Monday, 1 September 2008

Guided Walk, 31th August 2008

The second guided walk for the year took place yesterday. Unfortunately, conditions were far from ideal, with a heavy mist greatly reducing visibility and it seemed bird activity too. I quickly went out before meeting up with the group to see if anything was about. I could see absolutely nothing on the reservoire because of the mist and the cricket scrub was quiet. I did however hear a Yellow Wagtail flying over.

What with the weather conditions I expected maybe a dozen people to tun up, however, on reaching the Grove car park I was confronted by a crowd of 45! We started off in the Grove and saw virtually nothing. All I could say to the group was you should have been hear a week and a half ago for the two Pied Flycatchers etc. We then wandered across the lower slopes, past the Pitch and Putt course and on to the Cricket Scrub area. The only sightings of any significance were a flock of Longtailed and Blue Tits and a fly-over Great Spotted Woodpecker. desperate times, trying to think of things to say and keep the crowd, which by this time had grown to around 50, interested and entertained.

Some good news by the time we reached the Cricket Scrub area, the mist had lift; the bad news, the rain started! As with the last walk, back in May, Gerry Rawcliffe had set up a mist net and gave a ringing demonstration (many thanks to him). He had netted Great Tit, Wren and Song Thrush for us and proceded to measure, weigh and log the birds.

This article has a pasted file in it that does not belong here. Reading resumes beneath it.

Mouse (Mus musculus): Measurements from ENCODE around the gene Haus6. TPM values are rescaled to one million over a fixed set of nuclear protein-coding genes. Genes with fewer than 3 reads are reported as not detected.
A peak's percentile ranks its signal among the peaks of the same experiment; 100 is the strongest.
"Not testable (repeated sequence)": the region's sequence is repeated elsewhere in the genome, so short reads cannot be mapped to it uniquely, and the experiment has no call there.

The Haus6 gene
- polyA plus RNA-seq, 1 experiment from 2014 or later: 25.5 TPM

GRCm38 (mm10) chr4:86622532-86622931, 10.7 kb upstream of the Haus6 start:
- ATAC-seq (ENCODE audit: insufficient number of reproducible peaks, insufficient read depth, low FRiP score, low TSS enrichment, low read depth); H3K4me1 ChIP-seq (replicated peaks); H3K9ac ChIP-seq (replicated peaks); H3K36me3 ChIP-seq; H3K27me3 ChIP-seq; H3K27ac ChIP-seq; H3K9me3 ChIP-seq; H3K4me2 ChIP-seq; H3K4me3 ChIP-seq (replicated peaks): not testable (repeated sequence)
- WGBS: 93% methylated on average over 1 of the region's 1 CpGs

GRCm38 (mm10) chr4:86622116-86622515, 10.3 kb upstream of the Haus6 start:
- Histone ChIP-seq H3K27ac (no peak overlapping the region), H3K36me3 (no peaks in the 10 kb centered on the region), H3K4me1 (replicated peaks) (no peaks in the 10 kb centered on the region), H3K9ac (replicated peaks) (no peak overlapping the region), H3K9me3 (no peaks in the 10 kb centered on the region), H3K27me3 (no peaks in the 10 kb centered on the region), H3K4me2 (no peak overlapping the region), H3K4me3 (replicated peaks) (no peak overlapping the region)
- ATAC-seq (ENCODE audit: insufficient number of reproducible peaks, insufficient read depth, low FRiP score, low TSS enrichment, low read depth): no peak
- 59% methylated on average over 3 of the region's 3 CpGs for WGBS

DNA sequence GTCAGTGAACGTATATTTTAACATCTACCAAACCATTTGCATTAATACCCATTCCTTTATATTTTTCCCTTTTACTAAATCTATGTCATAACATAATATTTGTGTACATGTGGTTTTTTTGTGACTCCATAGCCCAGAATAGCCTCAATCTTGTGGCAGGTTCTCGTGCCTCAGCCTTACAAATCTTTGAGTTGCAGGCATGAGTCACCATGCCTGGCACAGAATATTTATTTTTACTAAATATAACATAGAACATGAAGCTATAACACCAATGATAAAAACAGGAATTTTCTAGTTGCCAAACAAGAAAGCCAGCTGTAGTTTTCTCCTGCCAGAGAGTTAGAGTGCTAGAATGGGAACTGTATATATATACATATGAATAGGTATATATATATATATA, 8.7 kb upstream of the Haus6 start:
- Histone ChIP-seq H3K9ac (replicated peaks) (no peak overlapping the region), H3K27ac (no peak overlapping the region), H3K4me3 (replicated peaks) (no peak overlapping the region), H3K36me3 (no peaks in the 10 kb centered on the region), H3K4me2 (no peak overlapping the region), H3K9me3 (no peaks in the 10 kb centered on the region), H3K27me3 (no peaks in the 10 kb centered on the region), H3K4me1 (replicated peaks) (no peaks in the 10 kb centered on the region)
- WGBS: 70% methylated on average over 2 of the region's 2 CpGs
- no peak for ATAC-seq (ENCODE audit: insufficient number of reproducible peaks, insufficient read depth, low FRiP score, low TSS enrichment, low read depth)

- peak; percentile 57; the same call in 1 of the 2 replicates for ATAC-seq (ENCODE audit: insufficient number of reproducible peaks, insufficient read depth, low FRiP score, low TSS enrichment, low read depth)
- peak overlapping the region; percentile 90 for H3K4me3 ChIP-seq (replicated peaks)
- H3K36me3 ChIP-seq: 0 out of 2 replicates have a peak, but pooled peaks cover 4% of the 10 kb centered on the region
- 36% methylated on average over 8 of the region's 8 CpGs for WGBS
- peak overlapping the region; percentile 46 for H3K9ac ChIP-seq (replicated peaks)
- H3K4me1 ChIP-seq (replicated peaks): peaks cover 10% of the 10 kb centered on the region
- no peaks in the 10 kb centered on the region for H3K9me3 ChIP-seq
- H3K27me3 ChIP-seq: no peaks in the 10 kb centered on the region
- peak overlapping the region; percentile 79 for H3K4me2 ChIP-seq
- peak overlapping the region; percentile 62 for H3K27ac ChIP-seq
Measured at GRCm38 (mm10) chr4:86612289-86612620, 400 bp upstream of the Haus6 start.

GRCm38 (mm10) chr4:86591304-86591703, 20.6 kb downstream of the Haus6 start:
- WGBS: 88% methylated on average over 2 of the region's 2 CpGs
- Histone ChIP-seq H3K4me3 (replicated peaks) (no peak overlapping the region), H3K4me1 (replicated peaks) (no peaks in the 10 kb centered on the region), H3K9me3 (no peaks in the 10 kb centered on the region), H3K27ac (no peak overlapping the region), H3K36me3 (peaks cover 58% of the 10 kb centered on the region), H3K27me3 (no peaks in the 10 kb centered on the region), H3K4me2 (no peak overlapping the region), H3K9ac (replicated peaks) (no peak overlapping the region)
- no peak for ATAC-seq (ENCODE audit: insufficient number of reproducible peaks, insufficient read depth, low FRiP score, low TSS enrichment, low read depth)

Alas, the rain got worse and quite a few people started to drift off. By the time we left the scrub we were down to less than 20. As we walked across the cricket field a Pipit flew over; alas it remained silent and headed off towards the lower slopes (a while later I received a call from Bob Watts to say he had had a Tree Pipit, near to where our bird had headed to!).

Down at the reservoir a little bit of luck as a Shoveller flew in and landed not too far from us. Alas, this was the high-point, species wise, on our walk! We continued through the Conservation Area, where I told the remaining group members about Jays doing very good imitations of Tawny Owls and right on cue the Jay we were watching obliged. After this we made our way up the slope and across the road, past the Blandford Hall site and on to the Boating Pond, which is where the walk finished, with about a dozen people staying to the bitter end.

If it had taken place the day before, we would have had nice conditions, plus the chance to see Winchat, Wheatear and Spotted Flycatcher; or even today, Monday, more nice conditions and again the chance to see Wheatear and Spotted Flycatcher. Never mind. Let's hope we have better luck with the next walk! I must thank Bob Watts, Gareth Richards and Alan Gibson for helping out on the day with various bits and pieces.

Andrew Gardener